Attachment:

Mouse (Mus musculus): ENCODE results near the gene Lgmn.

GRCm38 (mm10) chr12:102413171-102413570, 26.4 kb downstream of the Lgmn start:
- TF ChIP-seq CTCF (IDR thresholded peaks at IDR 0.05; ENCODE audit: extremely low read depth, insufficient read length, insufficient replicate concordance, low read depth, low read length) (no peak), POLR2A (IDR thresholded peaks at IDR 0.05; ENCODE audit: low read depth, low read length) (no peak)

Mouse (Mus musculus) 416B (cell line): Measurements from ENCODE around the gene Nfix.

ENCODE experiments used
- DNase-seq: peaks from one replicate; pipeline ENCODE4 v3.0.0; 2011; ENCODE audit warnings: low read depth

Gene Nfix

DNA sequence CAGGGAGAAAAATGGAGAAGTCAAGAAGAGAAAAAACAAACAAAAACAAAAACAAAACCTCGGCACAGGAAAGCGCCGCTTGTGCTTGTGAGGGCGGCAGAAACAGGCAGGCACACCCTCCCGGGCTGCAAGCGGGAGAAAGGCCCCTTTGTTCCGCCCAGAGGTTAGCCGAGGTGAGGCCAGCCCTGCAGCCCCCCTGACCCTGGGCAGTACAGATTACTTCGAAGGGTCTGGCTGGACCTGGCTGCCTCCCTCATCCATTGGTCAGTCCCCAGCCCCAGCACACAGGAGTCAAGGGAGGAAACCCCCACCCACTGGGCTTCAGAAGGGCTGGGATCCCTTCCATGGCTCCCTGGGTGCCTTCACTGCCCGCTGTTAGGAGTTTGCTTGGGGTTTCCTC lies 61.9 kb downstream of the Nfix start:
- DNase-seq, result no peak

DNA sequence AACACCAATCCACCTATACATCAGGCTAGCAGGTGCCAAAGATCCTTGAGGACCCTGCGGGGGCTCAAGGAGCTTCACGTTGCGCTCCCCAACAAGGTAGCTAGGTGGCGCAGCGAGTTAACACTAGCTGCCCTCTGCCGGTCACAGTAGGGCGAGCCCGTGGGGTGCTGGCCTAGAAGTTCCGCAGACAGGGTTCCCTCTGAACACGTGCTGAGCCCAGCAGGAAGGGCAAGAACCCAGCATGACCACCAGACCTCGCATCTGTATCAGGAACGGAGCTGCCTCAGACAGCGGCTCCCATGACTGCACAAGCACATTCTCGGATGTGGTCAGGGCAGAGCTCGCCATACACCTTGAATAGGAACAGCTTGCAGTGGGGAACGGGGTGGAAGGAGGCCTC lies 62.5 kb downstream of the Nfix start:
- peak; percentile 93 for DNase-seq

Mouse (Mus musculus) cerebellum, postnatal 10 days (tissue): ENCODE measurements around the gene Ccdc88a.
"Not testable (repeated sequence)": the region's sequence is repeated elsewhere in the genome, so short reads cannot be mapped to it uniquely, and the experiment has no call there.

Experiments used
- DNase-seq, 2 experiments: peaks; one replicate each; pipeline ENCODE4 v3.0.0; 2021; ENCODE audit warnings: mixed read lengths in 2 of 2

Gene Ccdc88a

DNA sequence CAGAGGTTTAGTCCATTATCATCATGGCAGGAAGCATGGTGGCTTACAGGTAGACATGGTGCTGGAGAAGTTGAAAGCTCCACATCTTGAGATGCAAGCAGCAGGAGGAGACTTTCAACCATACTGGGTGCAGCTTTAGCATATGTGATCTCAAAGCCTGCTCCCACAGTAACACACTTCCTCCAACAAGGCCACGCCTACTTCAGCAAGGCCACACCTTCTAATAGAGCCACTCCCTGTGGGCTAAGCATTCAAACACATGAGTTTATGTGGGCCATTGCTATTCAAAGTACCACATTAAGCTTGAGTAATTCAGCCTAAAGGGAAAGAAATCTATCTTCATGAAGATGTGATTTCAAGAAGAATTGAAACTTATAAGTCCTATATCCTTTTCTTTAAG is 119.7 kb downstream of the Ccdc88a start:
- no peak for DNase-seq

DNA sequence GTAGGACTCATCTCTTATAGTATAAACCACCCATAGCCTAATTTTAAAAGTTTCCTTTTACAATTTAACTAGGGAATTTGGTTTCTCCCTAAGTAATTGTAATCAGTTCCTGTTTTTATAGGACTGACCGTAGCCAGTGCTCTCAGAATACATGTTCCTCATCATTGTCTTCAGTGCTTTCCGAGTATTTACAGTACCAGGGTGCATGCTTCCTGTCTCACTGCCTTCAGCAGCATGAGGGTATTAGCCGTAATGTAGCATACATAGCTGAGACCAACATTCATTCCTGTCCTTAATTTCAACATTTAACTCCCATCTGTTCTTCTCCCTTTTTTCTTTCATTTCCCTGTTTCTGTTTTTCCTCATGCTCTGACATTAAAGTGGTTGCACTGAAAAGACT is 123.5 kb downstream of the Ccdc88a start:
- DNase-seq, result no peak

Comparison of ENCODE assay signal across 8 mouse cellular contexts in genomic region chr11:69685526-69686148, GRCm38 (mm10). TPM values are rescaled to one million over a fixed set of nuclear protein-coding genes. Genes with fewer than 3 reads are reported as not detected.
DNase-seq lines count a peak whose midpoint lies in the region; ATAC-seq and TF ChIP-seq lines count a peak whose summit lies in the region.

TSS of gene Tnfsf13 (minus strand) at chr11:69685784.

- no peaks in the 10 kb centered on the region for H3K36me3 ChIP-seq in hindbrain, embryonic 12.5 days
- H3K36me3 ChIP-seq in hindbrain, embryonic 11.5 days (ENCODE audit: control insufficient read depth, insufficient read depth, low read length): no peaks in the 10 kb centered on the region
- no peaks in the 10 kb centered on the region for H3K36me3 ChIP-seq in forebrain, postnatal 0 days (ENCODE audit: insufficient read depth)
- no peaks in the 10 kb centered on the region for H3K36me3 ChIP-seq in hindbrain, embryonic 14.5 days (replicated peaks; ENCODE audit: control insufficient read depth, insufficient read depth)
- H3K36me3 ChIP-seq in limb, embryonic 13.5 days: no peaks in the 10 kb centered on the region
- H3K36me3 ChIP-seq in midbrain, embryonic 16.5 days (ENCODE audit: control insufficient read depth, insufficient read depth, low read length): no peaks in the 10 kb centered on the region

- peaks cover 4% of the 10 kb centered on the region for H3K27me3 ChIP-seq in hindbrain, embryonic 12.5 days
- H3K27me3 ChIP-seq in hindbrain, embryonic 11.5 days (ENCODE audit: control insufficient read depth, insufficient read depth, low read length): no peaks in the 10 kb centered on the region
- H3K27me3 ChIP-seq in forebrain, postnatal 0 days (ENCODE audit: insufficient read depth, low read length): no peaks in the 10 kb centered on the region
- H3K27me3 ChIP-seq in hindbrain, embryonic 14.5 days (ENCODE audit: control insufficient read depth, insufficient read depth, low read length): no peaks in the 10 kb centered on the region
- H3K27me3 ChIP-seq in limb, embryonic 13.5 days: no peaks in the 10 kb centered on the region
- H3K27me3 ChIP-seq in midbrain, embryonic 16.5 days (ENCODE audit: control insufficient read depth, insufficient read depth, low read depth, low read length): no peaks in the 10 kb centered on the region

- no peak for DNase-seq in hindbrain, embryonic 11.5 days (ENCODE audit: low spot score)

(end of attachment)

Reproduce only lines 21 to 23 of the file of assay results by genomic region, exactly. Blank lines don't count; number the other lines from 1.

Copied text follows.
Comparison of ENCODE assay signal across 8 mouse cellular contexts in genomic region chr11:69685526-69686148, GRCm38 (mm10). TPM values are rescaled to one million over a fixed set of nuclear protein-coding genes. Genes with fewer than 3 reads are reported as not detected.
DNase-seq lines count a peak whose midpoint lies in the region; ATAC-seq and TF ChIP-seq lines count a peak whose summit lies in the region.

TSS of gene Tnfsf13 (minus strand) at chr11:69685784.